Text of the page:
COLUMBUS — As federal authorities announced Tuesday they are joining Columbus police in the investigation into the death of a 23-year-old Black man who was shot by a sheriff’s deputy, many questions continue to go unanswered.
U.S. Attorney David DeVillers announced Tuesday that the FBI, the Civil Rights Division of the Department of Justice and the Columbus Police Critical Incident Response Team will “review the facts and circumstances” surrounding the shooting death of Casey Goodson Jr. by Franklin County Sheriff’s SWAT deputy Jason Meade on Friday afternoon.
DeVillers said in a statement that appropriate action will be taken “if the evidence indicates any federal civil rights laws were violated.”
Columbus police said they would investigate whether or not Meade, a 17-year sheriff’s office veteran, was legally justified in the shooting. The FBI and U.S. Attorney’s office will investigate whether any federal civil rights laws were broken.
“I believe a federal investigation is warranted,” DeVillers said.
The announcement came 24 hours after a back-and-forth exchange between Columbus police and Ohio Attorney General Dave Yost over who would lead the investigation into Goodson’s death.
Goodson was shot by Meade about 12:15 p.m. Friday following an unsuccessful search for a fugitive involving a U.S. Marshals task force.
Law enforcement officials have said Goodson drove by after the deputies and agents had finished their unrelated operation on the Northeast Side. Goodson was waving a firearm at police, according to their narrative of events. When confronted, Goodson did not drop the firearm and Meade shot him.
Goodson’s family has said he had a valid license to carry a concealed weapon, which Columbus police confirmed, and that he was carrying sub sandwiches while walking into his home when he was shot.
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Columbus police have said a firearm belonging to Goodson was recovered at the scene, but information about where exactly the firearm was located has not yet been released.
Additional information regarding Goodson’s death, including the results of an autopsy being performed Tuesday, has also not been released. Goodson’s family has claimed he was shot in the back three times, but the autopsy results have not been released to verify that.
A representative of the coroner’s office said Tuesday that preliminary autopsy results would not be released and a final coroner’s report would not be available until at least six to eight weeks following the autopsy.
The conflicting narratives have drawn statewide and national attention to the case since Friday afternoon, including from Ohio’s Democratic U.S. Sen. Sherrod Brown.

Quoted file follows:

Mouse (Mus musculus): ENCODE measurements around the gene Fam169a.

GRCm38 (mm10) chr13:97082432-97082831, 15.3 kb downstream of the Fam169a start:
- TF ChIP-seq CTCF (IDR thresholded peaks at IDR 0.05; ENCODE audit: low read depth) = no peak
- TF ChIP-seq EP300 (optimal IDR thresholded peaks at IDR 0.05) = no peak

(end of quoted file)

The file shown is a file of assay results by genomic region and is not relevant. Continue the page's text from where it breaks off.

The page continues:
The senator posted on social media about the case on Monday evening. His daughter, Columbus City Council President Pro Tempore Elizabeth Brown, has also spoken about the case on social media.
Mayor Andrew J. Ginther’s office confirmed Tuesday that Ginther had specifically directed Chief Thomas Quinlan to request the Ohio Bureau of Criminal Investigation to take over the investigation into Goodson’s death.
The request began a carousel of communication about whether or not BCI would take the case.
Columbus police said Monday afternoon that BCI had agreed to take over the investigation, which was confirmed by Sheriff Dallas Baldwin and Ginther.
Hours later, Ohio Attorney General Dave Yost issued a statement saying BCI would not take the case because Columbus police had waited three days to call them.
Bethany McCorkle, a spokeswoman for Yost, said Tuesday that BCI never formally accepted the case. She said BCI has handled more than 50 officer-involved shooting investigations statewide in 2020, but has been on the scene for all of those.
“We’re typically the first call because we’re the subject matter experts,” McCorkle said.
Because three days had passed, she said BCI declined to take the case. McCorkle said while BCI has a cold case investigations unit, the case could not be treated like a cold case because it is an ongoing investigation.
Ginther’s office did not directly respond to questions about whether he trusted Columbus police to conduct a thorough and complete investigation.
“We want a thorough, complete, transparent investigation,” Ginther spokeswoman Robin Davis said. “It is critically important we get it right.”
Davis said the Division of Police must ensure that the public has full confidence in the investigation. When asked if the mayor had confidence in the investigation and would publicly say that, Davis said the entire process is to “build the community’s trust in the process.”
“The Mayor asking for another agency to lead the investigation is not a reflection on CPD’s ability to do it,” she said.
Columbus police have received multiple threats regarding the investigation, Sgt. James Fuqua said. The threats have come from social media and calls to the division.
Because officer-involved shootings are a separate category for reporting crime data to federal agencies, Goodson’s death is not considered part of the city’s overall homicide total for the year
Meade remains on paid administrative leave, as is the sheriff’s office policy following any deputy-involved shooting while the matter is investigated.
Meade’s personnel file from the sheriff’s office shows no significant disciplinary action. He was given an oral reprimand in 2019 for not properly reporting the use of a Taser to dispatchers or supervisors.
Meade was also one of seven deputies to be involved in the shooting of a man in Pike County in 2018 following a multi-hour standoff. No deputies were found to be at fault in the incident, which Franklin County SWAT officers responded to in order to assist Pike County.
Protests are planned in the Downtown area on Friday and Saturday with the goal of bringing attention to the case, according to social media.